With Shinnecock Hills playing much easier than on Saturday, when it was a brutal test that the USGA admitted was unfair to the leaders, Koepka birdied the par-3 second to move to 2 over par.
That put him clear of four players – third-round co-leaders Dustin Johnson, Daniel Berger and Tony Finau – and surging Patrick Reed. The Masters champion birdied his first three holes.
The USGA pledged to ease off the severe conditions at Shinnecock Hills. Rickie Fowler responded with the low round of the U.S. Open.
Fowler tapped in for birdie on the 18th hole for a 5-under 65. If nothing else, he wins most improved. Fowler was 19 shots better than his 84 in the third round, the highest score in his U.S. Open career.
Fowler played with Phil Mickelson, who shot a 69 in his 27th U.S. Open without winning. That included a par on the 13th hole, where on Saturday he swatted a moving ball to keep it from rolling off the front of the green. Mickelson was given a two-shot penalty and made a 10 on the hole. This time he raised his arms in mock triumph.
The U.S. Open won’t be so tough on Sunday with the trophy at stake.
After the third-round conditions prompted complaints from some of the world’s best players, Open officials promised to make things easier at Shinnecock Hills for the final round.
The USGA said overnight watering would reduce green speeds, and hole locations would be set up to be more accessible to players. The moves came after an uproar among players, who felt the course was unfair.
In the last 22 groups on Saturday, no one even matched par-70 on the treacherous layout.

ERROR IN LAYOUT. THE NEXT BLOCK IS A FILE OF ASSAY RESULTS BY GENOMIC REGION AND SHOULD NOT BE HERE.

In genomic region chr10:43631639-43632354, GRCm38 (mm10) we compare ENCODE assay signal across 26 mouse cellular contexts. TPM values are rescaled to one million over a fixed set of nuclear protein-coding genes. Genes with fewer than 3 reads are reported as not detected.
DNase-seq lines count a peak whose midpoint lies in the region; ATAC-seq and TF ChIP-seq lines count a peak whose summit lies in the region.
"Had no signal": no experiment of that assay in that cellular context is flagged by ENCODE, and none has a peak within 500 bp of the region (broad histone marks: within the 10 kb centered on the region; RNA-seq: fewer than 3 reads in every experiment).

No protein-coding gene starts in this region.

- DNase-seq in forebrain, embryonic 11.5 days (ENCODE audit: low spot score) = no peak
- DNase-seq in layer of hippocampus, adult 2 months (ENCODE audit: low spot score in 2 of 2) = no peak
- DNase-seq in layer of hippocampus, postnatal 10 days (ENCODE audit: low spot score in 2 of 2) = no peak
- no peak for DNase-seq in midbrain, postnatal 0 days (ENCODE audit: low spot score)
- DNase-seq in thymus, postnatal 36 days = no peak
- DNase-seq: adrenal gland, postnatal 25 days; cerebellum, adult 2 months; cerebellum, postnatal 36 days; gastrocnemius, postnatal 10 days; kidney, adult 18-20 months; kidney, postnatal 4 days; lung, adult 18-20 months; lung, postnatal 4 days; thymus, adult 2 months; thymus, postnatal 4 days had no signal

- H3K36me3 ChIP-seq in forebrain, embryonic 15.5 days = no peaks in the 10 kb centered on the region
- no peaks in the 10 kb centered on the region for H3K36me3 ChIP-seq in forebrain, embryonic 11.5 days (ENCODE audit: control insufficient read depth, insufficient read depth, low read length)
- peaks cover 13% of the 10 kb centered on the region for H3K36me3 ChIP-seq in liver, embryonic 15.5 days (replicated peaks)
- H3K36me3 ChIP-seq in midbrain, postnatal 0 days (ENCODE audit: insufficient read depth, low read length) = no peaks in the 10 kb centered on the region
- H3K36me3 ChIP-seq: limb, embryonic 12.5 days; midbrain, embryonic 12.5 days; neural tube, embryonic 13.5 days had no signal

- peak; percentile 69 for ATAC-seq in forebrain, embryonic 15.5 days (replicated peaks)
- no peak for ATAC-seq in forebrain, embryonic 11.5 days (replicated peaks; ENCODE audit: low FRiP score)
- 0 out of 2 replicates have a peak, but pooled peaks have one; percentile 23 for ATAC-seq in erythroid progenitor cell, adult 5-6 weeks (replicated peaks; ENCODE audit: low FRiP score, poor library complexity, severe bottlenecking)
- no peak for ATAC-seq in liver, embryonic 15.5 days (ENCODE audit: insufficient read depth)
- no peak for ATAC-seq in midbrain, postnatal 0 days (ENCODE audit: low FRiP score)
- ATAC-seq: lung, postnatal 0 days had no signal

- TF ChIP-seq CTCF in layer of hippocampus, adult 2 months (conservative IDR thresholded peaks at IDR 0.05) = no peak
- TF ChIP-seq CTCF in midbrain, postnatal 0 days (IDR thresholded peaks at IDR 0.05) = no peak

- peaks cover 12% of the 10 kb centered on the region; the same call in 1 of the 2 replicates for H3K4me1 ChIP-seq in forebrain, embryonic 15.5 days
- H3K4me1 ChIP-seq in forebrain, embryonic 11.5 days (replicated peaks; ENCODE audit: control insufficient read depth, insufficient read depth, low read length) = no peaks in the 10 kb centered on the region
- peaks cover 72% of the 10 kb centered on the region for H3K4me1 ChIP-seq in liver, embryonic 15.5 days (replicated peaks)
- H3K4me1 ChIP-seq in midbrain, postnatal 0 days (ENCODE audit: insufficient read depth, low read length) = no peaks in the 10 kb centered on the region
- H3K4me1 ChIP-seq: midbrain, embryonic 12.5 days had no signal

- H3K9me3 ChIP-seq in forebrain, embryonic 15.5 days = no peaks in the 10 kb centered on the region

The early results Sunday showed the move was paying off. Rickie Fowler was 5 under through 13 holes and Hideki Matsuyama was 4 under through nine holes.
Phil Mickelson was 2 under after saving par on the 13th hole, where on Saturday he purposely whacked his golf ball back toward the hole as it was rolling off the green for a two-shot penalty. Mickelson raised his arms and began a mock celebration after his par on Sunday.
Happy Father’s Day, Vic Parziale.
Now get to work.
The retired Brockton, Massachusetts firefighter will be spending the day at the U.S. Open, carrying the bag for his son, Matt, in the final round. Matt Parziale earned a spot in the tournament by winning the Mid-Amateur, and then became the first mid-am to make the cut in 15 years.
The Parziales say they don’t usually make a big deal about Father’s Day.
This one is different.
”It’s special,” Vic Parziale said. ”It’s the best one ever.”
Both Parziales were firefighters as their real jobs. Matt is on leave from work to play in the Open and a couple of other tournaments. Vic is retired, but quickly found work as his son’s caddie.
He thinks he’s got a future.
”I keep my mouth shut and carry the bag. If he asks me a question, I answer it. I haven’t gotten fired yet,” he said after the third round. ”Can’t find anybody cheaper.”
The water hoses were out early Sunday for the final round of the U.S. Open in its attempt to slightly soften Shinnecock Hills.
USGA officials have conceded that wind and dry conditions made the third round tougher than it needed to be. Tony Finau and Daniel Berger started the weekend 11 shots out of the lead. They go into the final day tied for the lead with Dustin Johnson and defending champion Brooks Koepka.
That set the stage for a final round in which 15 players were separated by four shots.
Koepka has a chance to become the first back-to-back winner of the U.S. Open since Curtis Strange in 1989.
Among those playing early was Phil Mickelson, who purposely struck a moving ball on the 13th green Saturday.